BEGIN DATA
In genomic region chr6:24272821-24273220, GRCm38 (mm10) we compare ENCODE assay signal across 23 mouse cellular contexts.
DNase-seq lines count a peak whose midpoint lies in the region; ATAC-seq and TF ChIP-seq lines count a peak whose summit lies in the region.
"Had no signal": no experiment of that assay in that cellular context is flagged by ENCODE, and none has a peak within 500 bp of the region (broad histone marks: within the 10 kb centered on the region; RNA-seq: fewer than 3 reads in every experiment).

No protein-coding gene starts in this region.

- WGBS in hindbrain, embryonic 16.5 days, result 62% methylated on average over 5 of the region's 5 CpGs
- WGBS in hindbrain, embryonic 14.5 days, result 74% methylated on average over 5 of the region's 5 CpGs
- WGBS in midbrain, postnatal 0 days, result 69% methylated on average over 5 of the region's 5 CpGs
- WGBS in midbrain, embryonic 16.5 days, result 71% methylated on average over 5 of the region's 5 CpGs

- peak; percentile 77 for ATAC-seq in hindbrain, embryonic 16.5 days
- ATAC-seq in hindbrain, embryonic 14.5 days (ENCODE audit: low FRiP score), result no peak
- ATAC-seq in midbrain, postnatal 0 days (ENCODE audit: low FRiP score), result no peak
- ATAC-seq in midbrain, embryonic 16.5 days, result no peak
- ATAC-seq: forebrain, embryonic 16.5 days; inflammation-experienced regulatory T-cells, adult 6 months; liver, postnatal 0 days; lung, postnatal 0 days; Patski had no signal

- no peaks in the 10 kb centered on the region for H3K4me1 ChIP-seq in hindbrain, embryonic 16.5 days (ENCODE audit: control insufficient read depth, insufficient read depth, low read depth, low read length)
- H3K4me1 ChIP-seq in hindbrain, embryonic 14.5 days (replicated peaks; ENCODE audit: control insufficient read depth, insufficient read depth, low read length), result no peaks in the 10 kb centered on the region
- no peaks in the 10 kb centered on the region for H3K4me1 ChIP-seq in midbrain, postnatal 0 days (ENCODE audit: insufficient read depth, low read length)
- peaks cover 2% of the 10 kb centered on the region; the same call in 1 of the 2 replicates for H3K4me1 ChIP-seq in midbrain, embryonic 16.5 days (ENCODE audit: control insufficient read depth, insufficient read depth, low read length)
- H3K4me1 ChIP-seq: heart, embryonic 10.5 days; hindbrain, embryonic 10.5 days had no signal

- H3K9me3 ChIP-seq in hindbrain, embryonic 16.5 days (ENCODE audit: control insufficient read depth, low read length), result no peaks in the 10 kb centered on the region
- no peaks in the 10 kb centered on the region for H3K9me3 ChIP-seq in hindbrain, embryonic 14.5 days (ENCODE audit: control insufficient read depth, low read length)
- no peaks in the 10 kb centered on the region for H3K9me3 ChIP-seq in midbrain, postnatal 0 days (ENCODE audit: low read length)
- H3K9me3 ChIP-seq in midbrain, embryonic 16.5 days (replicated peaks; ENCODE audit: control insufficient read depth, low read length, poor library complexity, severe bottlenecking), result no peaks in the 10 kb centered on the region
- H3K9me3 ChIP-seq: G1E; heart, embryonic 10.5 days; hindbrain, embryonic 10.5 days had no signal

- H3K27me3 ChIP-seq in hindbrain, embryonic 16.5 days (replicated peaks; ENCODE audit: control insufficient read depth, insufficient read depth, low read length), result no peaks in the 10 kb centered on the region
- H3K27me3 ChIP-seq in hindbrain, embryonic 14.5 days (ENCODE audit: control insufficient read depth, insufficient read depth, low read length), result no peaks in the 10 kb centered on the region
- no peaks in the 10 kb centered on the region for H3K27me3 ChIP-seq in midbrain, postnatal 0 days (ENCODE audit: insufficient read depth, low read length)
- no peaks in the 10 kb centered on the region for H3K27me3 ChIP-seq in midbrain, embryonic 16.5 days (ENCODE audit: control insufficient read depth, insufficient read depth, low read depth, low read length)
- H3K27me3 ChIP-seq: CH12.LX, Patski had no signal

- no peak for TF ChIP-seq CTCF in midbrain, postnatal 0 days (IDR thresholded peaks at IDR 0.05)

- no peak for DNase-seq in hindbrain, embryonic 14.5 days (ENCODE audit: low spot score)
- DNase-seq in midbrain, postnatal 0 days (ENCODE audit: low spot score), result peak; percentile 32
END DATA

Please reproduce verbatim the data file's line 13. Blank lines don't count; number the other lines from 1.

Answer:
- ATAC-seq: forebrain, embryonic 16.5 days; inflammation-experienced regulatory T-cells, adult 6 months; liver, postnatal 0 days; lung, postnatal 0 days; Patski had no signal